A year of progress and change

Matt Woodley

20/12/2019 2:41:12 PM

As 2019 comes to an end, newsGP looks back on what has been a significant year for Australian general practice.

2019 in review
Clinical, professional, RACGP: it was a big year for general practice.

The past 12 months have been a major shake-up for general practice and healthcare in Australia.
Some of these changes have been received positively, while others – such as mandatory reporting legislation – are viewed as a step backwards.
Pill-testing captured the attention of the nation early in the year, as politicians, medical groups, police and the general population debated the best response to what is a horrifying trend.
The conversation is ongoing, but something on which all sides of the discussion seem to agree is that too many people, particularly young people, are losing their lives in a manner that is entirely preventable.
The Federal Election provided another opportunity for general practice to find its voice, and the college grabbed it with both hands, asking ‘Who will care for all Australians?’.
General practice continues to be underfunded, but as the risks become ever clearer, the message appears to gaining traction and decision-makers across the country are understanding how vital primary care is to the health of the nation.
But there are still areas in which the RACGP is having to fight for patient welfare and world-class healthcare.
One of these areas is ‘continued overreach’ from pharmacy, particularly in relation to prescribing. GPs have regularly documented the risks, but the challenge that remains appears to be communicating the message in a manner that cuts through the influence exerted by powerful lobby groups that seem to be intent on representing their own interests.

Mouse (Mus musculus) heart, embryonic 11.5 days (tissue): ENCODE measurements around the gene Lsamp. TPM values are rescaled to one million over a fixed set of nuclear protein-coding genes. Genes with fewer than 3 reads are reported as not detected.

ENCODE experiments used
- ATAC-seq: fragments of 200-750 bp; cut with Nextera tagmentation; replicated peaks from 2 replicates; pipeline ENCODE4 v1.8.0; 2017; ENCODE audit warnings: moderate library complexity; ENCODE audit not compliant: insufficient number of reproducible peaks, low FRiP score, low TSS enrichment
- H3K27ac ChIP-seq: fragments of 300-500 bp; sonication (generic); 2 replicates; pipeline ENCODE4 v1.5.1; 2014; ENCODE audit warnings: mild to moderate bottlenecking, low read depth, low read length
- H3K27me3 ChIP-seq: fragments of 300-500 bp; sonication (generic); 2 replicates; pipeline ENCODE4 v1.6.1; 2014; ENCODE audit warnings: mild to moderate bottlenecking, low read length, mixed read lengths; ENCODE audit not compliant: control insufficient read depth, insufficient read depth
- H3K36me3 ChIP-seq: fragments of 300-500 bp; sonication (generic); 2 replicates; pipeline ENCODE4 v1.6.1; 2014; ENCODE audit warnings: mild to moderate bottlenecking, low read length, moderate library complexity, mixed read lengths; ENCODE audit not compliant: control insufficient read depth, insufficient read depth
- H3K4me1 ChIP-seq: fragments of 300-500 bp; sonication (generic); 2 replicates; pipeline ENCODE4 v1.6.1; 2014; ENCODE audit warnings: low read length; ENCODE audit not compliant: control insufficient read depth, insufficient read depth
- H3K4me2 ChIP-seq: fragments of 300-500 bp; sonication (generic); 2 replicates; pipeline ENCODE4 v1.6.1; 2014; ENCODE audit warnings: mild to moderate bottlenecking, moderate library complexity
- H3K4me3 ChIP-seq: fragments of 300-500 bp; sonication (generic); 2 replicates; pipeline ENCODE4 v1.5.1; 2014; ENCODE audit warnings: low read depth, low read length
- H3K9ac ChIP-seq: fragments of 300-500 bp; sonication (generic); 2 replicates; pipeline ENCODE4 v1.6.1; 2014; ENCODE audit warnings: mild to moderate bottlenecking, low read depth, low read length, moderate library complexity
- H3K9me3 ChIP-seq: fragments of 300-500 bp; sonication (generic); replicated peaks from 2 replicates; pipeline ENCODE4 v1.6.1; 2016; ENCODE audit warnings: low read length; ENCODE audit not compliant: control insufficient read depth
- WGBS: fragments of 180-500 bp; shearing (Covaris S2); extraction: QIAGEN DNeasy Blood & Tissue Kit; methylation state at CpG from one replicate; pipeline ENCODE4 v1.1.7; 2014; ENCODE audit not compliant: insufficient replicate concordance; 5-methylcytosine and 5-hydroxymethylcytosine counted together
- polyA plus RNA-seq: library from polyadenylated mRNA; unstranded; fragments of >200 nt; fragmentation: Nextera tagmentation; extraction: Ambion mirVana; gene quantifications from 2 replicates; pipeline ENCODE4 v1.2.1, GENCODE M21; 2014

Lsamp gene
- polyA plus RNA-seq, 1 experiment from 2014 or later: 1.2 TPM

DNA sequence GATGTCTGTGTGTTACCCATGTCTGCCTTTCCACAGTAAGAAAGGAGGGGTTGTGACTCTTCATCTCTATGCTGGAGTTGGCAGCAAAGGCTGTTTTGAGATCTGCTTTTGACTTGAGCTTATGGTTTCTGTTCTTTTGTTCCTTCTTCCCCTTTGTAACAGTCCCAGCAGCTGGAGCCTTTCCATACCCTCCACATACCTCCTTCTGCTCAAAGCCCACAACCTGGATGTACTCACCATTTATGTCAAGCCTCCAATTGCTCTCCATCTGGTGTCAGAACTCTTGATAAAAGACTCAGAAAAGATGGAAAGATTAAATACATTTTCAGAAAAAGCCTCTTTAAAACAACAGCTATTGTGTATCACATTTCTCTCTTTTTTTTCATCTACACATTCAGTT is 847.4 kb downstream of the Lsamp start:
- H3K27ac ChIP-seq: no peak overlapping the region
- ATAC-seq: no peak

Other ongoing crises have precipitated royal commissions into aged care, disability and mental health.
To that end, GP19 served to highlight the advocacy work the RACGP has conducted throughout the year, while also communicating the future direction of the college and general practice in Australia.
It also provided the chance to recognise some of the individual work being undertaken by GPs across Australia. From major cities, to the most remote towns in the nation, GPs continue to have a positive impact across the country.
It also indirectly provided the opportunity to again discuss the importance of burnout, as well as doctor mental health and wellbeing.
The RACGP has indicated it will continue to advocate for members and the role of GPs in this area in the face of policies that have been described as counterproductive by college representatives such as RACGP Queensland Chair Dr Bruce Willett.
Moreover, the college has been deeply involved in ethical and existential challenges that have generated widespread public interest.
Voluntary assisted dying is now legal in Victoria and Western Australia, while other states are investigating its possible implementation. GPs have provided expertise to help both shape the debate, and also ensure that when implemented it continues to function in its intended manner.
GPs have also attempted to manage clinical challenges complicated by those outside of the profession through ambivalence or sometimes outright misinformation.
Events in Samoa have been given as an example of what happens when beliefs overtake evidence-based medicine.
But despite all that has happened in 2019, one of the main messages that has permeated throughout the year on social media and other areas of member feedback is that being ‘Just a GP’ will remain a rewarding profession in 2020 and beyond.
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